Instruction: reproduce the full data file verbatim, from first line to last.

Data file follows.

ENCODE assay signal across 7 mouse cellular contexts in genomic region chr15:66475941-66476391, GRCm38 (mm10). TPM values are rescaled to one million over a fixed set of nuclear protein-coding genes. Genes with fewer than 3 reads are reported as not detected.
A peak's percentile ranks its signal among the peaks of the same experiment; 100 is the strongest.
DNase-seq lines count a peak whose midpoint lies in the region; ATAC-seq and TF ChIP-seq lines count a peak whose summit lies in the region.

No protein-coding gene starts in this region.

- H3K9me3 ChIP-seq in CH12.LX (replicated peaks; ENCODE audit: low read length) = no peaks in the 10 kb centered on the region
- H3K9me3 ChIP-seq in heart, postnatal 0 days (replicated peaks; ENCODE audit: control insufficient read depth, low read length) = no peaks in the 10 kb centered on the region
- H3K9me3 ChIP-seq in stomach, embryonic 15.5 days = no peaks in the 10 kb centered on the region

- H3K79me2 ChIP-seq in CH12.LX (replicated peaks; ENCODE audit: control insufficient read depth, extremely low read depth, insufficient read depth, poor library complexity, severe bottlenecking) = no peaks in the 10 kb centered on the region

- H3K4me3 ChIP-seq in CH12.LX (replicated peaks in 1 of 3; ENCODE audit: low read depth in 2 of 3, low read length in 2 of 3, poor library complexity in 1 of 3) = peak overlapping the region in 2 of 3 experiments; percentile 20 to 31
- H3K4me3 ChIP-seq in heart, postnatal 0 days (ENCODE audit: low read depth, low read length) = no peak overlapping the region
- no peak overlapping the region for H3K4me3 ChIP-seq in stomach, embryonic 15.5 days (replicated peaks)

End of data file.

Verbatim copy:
ENCODE assay signal across 7 mouse cellular contexts in genomic region chr15:66475941-66476391, GRCm38 (mm10). TPM values are rescaled to one million over a fixed set of nuclear protein-coding genes. Genes with fewer than 3 reads are reported as not detected.
A peak's percentile ranks its signal among the peaks of the same experiment; 100 is the strongest.
DNase-seq lines count a peak whose midpoint lies in the region; ATAC-seq and TF ChIP-seq lines count a peak whose summit lies in the region.

No protein-coding gene starts in this region.

- H3K9me3 ChIP-seq in CH12.LX (replicated peaks; ENCODE audit: low read length) = no peaks in the 10 kb centered on the region
- H3K9me3 ChIP-seq in heart, postnatal 0 days (replicated peaks; ENCODE audit: control insufficient read depth, low read length) = no peaks in the 10 kb centered on the region
- H3K9me3 ChIP-seq in stomach, embryonic 15.5 days = no peaks in the 10 kb centered on the region

- H3K79me2 ChIP-seq in CH12.LX (replicated peaks; ENCODE audit: control insufficient read depth, extremely low read depth, insufficient read depth, poor library complexity, severe bottlenecking) = no peaks in the 10 kb centered on the region

- H3K4me3 ChIP-seq in CH12.LX (replicated peaks in 1 of 3; ENCODE audit: low read depth in 2 of 3, low read length in 2 of 3, poor library complexity in 1 of 3) = peak overlapping the region in 2 of 3 experiments; percentile 20 to 31
- H3K4me3 ChIP-seq in heart, postnatal 0 days (ENCODE audit: low read depth, low read length) = no peak overlapping the region
- no peak overlapping the region for H3K4me3 ChIP-seq in stomach, embryonic 15.5 days (replicated peaks)